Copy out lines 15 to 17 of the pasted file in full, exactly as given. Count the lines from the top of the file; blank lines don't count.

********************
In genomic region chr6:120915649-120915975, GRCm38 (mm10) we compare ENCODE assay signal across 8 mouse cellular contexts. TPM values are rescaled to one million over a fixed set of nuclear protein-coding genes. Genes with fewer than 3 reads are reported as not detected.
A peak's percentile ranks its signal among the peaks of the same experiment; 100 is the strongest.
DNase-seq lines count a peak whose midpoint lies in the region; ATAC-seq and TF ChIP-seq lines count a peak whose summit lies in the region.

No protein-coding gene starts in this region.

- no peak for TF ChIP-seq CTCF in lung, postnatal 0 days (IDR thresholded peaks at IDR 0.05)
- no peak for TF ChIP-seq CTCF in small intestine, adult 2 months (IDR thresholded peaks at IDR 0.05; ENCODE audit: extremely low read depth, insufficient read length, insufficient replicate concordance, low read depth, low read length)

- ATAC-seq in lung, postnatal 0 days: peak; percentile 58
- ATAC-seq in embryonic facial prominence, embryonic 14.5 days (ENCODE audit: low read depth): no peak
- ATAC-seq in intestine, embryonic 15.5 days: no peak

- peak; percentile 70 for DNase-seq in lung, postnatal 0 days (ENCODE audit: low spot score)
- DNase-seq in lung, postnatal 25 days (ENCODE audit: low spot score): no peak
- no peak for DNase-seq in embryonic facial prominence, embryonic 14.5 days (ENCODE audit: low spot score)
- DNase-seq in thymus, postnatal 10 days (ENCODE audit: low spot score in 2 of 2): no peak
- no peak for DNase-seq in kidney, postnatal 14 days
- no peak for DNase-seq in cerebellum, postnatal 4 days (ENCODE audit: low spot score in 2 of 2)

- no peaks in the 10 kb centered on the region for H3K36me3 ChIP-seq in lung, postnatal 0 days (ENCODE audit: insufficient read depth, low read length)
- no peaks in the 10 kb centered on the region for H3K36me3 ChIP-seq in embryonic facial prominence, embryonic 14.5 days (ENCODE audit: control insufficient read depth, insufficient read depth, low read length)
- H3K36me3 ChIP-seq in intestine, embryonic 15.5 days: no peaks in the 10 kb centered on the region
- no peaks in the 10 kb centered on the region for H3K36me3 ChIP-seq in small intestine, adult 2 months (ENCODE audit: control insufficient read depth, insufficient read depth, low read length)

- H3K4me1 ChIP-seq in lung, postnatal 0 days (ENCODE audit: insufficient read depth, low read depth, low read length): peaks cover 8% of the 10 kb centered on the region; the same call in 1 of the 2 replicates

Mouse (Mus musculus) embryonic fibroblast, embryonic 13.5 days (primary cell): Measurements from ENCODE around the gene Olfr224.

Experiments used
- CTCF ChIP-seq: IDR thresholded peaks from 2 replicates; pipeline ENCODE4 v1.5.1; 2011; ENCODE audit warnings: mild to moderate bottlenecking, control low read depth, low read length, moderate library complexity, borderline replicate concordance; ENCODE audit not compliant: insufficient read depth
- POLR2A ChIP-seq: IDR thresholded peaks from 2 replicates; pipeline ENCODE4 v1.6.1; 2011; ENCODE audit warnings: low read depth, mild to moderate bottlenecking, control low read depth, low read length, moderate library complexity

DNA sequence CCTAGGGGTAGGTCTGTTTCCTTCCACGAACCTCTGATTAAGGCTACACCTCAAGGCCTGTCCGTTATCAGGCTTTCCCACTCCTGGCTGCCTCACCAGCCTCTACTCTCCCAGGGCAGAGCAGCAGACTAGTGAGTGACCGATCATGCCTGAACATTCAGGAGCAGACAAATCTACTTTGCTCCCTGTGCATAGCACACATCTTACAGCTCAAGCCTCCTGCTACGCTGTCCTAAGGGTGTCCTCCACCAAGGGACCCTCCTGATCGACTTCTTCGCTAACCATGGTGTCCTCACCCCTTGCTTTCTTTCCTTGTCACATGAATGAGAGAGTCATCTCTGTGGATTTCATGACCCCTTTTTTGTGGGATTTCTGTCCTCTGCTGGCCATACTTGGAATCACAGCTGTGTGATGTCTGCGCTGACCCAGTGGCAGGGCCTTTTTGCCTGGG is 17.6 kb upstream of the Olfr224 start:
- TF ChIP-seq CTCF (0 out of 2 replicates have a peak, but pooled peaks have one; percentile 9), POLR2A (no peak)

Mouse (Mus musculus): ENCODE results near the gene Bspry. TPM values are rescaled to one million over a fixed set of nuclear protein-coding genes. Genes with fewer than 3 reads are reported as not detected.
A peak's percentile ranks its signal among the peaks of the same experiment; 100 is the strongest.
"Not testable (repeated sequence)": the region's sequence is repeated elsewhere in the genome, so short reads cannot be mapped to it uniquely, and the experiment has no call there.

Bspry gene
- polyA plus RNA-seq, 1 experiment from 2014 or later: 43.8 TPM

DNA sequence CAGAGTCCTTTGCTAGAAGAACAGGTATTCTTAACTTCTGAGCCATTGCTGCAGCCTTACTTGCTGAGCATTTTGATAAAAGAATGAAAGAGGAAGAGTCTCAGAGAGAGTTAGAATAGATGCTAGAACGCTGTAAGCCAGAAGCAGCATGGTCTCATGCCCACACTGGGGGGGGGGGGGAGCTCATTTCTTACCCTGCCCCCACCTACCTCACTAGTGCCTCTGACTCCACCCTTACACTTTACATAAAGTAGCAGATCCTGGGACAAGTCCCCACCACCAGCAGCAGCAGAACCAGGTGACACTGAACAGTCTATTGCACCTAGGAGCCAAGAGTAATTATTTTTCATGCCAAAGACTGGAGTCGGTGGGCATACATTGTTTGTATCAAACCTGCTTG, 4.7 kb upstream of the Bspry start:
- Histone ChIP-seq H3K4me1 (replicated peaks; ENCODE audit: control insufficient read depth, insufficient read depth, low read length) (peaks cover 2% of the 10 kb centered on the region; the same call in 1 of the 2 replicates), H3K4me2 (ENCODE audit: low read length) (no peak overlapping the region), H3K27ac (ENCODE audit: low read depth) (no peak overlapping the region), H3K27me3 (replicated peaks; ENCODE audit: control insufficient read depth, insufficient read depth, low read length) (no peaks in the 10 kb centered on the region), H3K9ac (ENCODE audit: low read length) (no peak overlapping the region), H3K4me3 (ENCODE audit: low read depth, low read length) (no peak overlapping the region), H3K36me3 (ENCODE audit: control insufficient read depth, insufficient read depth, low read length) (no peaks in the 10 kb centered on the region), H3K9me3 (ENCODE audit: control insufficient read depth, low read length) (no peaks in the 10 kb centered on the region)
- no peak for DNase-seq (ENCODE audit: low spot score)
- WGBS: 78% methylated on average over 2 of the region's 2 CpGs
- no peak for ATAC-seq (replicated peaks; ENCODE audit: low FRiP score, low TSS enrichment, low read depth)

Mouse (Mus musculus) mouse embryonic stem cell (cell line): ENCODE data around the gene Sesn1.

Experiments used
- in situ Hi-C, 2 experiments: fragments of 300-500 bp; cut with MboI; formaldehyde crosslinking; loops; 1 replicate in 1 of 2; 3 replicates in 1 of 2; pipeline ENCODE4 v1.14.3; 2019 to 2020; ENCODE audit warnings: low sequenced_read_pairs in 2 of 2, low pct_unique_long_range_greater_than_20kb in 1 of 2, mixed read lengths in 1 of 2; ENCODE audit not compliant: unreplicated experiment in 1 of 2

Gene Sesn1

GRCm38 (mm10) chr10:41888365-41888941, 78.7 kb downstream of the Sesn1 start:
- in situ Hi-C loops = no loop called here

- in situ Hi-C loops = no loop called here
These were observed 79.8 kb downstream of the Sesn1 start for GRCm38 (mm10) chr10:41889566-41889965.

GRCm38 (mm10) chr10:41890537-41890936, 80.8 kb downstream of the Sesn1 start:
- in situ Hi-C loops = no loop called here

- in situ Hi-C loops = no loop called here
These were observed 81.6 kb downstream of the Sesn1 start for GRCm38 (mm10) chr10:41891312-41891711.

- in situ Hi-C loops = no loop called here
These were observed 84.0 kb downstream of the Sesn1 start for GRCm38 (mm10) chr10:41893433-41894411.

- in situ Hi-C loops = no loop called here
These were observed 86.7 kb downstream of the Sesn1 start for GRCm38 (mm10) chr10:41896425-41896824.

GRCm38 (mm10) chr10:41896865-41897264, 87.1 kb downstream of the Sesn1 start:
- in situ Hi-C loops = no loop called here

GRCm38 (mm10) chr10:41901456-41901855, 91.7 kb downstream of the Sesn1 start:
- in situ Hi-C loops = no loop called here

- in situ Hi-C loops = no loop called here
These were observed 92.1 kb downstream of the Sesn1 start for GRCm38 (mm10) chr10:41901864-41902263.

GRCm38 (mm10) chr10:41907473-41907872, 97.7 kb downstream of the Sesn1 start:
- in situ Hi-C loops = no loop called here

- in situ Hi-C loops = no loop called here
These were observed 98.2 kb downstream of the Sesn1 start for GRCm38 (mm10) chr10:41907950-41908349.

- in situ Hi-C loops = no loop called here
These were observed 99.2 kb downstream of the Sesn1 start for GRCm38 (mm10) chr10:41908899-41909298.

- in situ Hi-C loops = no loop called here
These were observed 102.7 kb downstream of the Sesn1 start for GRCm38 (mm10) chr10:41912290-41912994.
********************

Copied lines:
- no peak for DNase-seq in cerebellum, postnatal 4 days (ENCODE audit: low spot score in 2 of 2)

- no peaks in the 10 kb centered on the region for H3K36me3 ChIP-seq in lung, postnatal 0 days (ENCODE audit: insufficient read depth, low read length)
- no peaks in the 10 kb centered on the region for H3K36me3 ChIP-seq in embryonic facial prominence, embryonic 14.5 days (ENCODE audit: control insufficient read depth, insufficient read depth, low read length)